"Several QDII applicants have been told to change their products. This is apparently aimed at avoiding a shock to the Hong Kong stock market," a fund industry source familiar with the matter told Reuters on Monday.
Hong Kong-listed stocks, particularly shares issued by mainland Chinese firms, have soared this year, mainly on expectations of a flood of fund inflows from mainland China.
Separately from the QDII scheme, which targets institutions, Beijing has also proposed a "through train" programme that would allow mainland residents to invest directly in Hong Kong stocks.
In another sign of Beijing's concern that a sudden influx of mainland money could cause turmoil in Hong Kong's stock market, Chinese Premier Wen Jiabao said over the weekend that Beijing was still studying the "through train" proposal.
The remarks triggered a slide in Hong Kong stocks on Monday, with the blue-chip Hang Seng Index falling 3 percent.
"The CSRC is requiring all QDII fund issuers, no matter whether they are banks or mutual funds, to keep their investment ratio of Hong Kong stocks under control," another of the sources told Reuters.
Authorities have just rejected an application by a Shanghai-based mutual fund company to launch a QDII fund designed to invest more than 80 percent of its proceeds in Hong Kong stocks, the sources said.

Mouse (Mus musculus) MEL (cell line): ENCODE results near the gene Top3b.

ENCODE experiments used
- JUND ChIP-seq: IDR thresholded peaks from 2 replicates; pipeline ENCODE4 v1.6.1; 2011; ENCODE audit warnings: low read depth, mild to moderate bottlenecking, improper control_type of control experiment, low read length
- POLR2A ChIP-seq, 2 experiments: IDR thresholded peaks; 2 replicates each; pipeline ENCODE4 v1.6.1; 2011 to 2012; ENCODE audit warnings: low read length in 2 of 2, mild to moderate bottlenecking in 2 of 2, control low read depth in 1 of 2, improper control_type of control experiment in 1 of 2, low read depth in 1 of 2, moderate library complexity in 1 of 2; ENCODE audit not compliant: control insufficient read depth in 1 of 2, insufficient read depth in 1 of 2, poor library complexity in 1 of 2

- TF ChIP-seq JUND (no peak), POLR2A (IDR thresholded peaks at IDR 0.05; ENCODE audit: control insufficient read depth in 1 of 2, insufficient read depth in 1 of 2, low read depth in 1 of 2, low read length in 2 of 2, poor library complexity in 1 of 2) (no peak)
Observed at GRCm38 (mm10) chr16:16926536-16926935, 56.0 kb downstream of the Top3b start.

A foreign bank in China has also been told by the CSRC to revise a QDII product previously designed to target only Hong Kong stocks, they said.
This year, four Chinese fund houses, including JPMorgan's China fund venture and Deutsche Bank's China fund arm, have raised a combined $16 billion under the QDII scheme, which was launched in April 2006.
A large portion of the proceeds has been pumped into Hong Kong-listed Chinese stocks, most of which are trading at a hefty discount to their mainland-listed counterparts.
Another six fund firms, including a venture co-owned by Belgian-Dutch financial services group Fortis and the Chinese fund ventures of Credit Suisse and DBS, have also received approvals for QDII stock launches.
A number of major domestic brokerages have also obtained QDII licences over the past few months.